Willis cheers new law that bans charging sex-assault victims for medical care
State Rep. Kathleen Willis (D-Dist. 77) praised a recently enacted law that ensures compliance with the federal Violence Against Women Act of 2013 and removes a barrier that may prevent sexual-assault survivors from going to the hospital after the crime.
“The last thing on someone’s mind in the wake of a sexual assault should be concern over medical bills,” Willis said. “This law will make sure that victims of sexual assault will be able to report the crime and allow medical technicians to collect all the evidence possible without fear of taking on the financial burden of costly medical expenses.”
The law prohibits hospitals, emergency-room physicians and other providers of sexual assault services from charging the survivor in person or sending the survivor a bill. Hospitals also must provide a written notice to survivors when they are discharged, explaining that they will not be billed and providing information regarding whom to contact if they receive a bill. Under the new law, fines may be imposed on providers who bill or refer a survivor to a collection agency.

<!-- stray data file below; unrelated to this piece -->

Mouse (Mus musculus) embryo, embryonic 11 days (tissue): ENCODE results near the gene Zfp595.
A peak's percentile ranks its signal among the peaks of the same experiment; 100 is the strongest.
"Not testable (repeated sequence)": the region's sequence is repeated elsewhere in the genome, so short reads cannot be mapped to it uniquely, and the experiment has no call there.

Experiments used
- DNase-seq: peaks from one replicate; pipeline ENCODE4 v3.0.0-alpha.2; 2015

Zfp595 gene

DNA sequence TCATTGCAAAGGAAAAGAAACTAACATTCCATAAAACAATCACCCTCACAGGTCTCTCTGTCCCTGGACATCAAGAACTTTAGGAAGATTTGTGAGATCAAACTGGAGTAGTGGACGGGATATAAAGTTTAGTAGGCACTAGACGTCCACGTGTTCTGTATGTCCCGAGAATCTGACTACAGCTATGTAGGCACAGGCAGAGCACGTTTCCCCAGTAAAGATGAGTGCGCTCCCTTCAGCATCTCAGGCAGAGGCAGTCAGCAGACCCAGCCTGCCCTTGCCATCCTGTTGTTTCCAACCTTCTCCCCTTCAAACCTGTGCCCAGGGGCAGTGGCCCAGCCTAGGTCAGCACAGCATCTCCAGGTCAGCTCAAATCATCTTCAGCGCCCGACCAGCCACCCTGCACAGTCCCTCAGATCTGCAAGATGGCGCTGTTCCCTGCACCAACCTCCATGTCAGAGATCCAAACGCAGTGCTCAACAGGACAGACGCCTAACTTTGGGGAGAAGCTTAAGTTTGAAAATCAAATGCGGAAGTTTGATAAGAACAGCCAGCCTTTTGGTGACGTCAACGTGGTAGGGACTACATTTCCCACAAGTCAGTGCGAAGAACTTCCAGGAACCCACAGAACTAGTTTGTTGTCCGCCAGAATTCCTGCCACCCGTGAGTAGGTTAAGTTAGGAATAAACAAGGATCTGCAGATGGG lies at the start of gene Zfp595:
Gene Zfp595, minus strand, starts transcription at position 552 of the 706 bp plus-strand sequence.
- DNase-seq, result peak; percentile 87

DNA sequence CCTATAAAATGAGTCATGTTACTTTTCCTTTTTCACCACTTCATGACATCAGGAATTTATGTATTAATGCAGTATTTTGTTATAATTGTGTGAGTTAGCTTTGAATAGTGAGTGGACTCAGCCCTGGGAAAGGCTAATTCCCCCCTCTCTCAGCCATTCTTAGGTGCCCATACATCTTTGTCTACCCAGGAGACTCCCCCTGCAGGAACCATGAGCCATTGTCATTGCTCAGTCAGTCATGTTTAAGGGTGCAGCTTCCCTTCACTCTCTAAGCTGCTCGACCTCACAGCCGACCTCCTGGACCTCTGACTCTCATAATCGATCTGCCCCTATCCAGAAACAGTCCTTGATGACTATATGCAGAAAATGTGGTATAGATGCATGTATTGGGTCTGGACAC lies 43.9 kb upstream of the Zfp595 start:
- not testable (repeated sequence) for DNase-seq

“This law is a common-sense measure that is going to protect victims of sexual assault and result in more criminals being prosecuted for their crimes,” Willis said. "We want to remove the barriers of an oftentimes intimidating process for victims and do what we can to support them as we bring perpetrators to justice.”
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